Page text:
Sometimes Blackey gets to even lead in a film, and star with Julia Roberts, but Blackey is usually too involved in solving the mystery to notice a hot chick in same film ("Julia, what are you doing in this film with me. My what big lips you have!)

Sometimes Blackey is evil (like in Pulp Fiction), and Whitey comes along and literally saves his ass. Like literally! Thank you Bruce Willis! For what? For saving ass, and literally! (Review the film).

Mark, as you mention, often Blackey has to give wise advice while driving Ms.Daisy, or while helping "the One" (yea, Blakey trusts Keanu to save humanity) or while doing anything that Woopie does in her serious roles (Woopie being a wise maid- housekeeper-mother to your annoying motherless child or helping people to do pottery, talk to ghosts and get laid).

Sometimes Blackey gets annoyed at this, but that's all that Whitey writes. (Cause Whitey does not hire Blackey for non-"Blackey" script work).

Blackey often has to be funny or angry, but nothing in between, unless Blackey is Denzel, in which case, he can be or do whatever, at slightly less pay than Whitey gets to be or do whatever.

Sometimes Blackey appears in movies, but disguised. Like in any Disney cartoon, Blackey is a crow, or a donkey. "You don't seeeee me, but here I am, being funny and with an accent, and also, of course, side-kicking it yo!"

Sometimes a gorilla is a gorilla, but sometimes, Blackey wonders about Whitey's fascination with gorillas, and has been called gorilla. Sometimes Blackey remembers history, but realizes that history cannot possibly affect today's Whitey, and that Whitey would surely not bat an eyelash if Blackey appeared at the doorstep to marry Whitey's daughter, or just bang her.

This might be crazy, but I think that in the last 40 years Blackey has been more evil than Mark's vision allows him to see, although I would agree that there should be more "naked dark skinned people in the forest being evil" roles to restore equity in how races are represented. (Okay, not really).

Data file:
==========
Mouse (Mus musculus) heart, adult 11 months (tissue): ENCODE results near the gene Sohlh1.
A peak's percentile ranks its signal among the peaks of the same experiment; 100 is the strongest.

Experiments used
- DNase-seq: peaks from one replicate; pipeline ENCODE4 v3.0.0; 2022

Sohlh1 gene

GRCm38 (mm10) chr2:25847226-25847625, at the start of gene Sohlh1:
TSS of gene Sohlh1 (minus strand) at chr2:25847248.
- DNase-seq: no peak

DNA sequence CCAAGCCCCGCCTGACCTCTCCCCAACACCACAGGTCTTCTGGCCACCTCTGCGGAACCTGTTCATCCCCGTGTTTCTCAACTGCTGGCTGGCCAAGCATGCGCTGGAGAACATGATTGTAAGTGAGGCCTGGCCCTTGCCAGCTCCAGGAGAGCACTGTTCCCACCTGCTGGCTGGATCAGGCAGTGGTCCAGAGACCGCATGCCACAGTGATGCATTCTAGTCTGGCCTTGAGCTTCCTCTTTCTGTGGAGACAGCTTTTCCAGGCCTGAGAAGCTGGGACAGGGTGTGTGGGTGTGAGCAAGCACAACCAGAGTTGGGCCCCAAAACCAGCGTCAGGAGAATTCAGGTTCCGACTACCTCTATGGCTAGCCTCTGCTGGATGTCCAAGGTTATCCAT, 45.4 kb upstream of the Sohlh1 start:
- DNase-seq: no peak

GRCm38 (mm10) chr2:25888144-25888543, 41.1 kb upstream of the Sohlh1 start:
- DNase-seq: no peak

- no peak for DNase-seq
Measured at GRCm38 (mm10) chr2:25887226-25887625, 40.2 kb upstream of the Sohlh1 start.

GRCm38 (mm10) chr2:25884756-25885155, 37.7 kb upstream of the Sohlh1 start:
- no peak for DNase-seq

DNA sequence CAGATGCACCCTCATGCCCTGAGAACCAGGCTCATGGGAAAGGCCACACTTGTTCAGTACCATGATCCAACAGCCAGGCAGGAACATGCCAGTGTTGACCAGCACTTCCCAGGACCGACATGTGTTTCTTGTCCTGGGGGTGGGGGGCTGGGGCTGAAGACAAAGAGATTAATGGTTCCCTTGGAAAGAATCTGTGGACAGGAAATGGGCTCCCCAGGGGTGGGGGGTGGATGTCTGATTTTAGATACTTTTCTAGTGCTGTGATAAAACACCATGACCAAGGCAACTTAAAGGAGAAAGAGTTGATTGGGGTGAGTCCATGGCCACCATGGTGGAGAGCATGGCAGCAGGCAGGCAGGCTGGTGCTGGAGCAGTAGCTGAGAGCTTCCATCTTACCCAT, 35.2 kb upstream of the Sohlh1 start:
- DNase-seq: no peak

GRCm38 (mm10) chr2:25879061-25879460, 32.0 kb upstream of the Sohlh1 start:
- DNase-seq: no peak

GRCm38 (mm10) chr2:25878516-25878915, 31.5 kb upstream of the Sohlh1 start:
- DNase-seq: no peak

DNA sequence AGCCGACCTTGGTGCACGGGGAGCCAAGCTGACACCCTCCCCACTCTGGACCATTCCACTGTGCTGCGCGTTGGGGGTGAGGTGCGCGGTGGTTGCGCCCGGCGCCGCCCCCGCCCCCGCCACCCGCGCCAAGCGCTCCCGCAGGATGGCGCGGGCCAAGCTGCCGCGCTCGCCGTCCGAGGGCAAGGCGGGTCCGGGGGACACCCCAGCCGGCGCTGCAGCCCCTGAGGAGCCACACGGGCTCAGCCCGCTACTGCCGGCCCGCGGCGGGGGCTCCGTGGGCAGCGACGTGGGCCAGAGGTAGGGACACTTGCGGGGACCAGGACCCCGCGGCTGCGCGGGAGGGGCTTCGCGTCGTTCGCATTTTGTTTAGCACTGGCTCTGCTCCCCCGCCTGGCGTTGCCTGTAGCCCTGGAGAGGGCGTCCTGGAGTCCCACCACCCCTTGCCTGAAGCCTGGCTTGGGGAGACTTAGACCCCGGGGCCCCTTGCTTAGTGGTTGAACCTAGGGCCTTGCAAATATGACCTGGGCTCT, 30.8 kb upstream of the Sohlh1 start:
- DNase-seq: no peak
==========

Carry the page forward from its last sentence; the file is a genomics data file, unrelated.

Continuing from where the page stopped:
LoafingOaf said...

You're attacking a movie before you see it. That's just silly.

My recommendation is you should go see another movie instead. If you'd only walk in at the halfway mark, and you already dislike it before seeing it, it's not like the movie stands much of a chance in pleasing you. Go see a movie you want to see and post your review on it after you've actually seen it.

Ann Althouse said...

Loafing Oaf: "Go see a movie you want to see and post your review on it after you've actually seen it."

You think it's silly to try to figure out in advance if you're going to like a movie? How else could one be a competent moviegoer? There are hundreds of movies. I need to judge in advance. Or do you just think it's wrong to blog about it? I'm not "posting a review." I'm blogging, which means I can write about my thoughts however I see fit. I try to make it interesting for myself and for readers. Dutifully seeing movies and reviewing them -- why would that be better? Because I ought to be fair to the guys who make movies? They don't deserve fairness! They try to con us into going to see junk that we end up not liking -- and they get our money all the time for that.

AMB said...

Wow. All this over a big ape.

I actually saw the movie last night. Naomi Watts is great. Kong is great, more so in close ups (though not nose only close ups) with Ms. Watts.

The movie is too long...far too many creatures attacking everyone on the island. We could have cut an hour out, easily.

But, I do recommend the movie. I did not get so emotional that I cried (as some reviewers have talked about), but I found the interactions between Ms. Watts and Kong well done.

By the way, I've heard some discuss how gross it was...a cross species love affair? Yea, that would be the case if it was a sexual love affair, I suppose, but I viewed the love between Ann and Kong kind of like that between a dog and a human.

Yes, the dog is just a dog, but as any dog owner knows, the dog is much more than just an animal. The dog loves you and you love the dog back (you cat people wouldn't understand).

So, Ann, see Kong, but skip the first half.

Freeman Hunt said...

Finn, I get your point, but I think it's a bit too sweeping. You seem to forget people like this, this, this, this, this, and others who have played strong leading roles portraying admirable characters.

Freeman Hunt said...

And one other point: A great number (maybe most?) of leading roles in general are angry, non-cerebral, non-sexual, and/or funny. Think, for example, of just about every cop drama starring a white guy: pissed off, cracking one-liners, and doesn't have time to get laid because he's hunting down bad guys.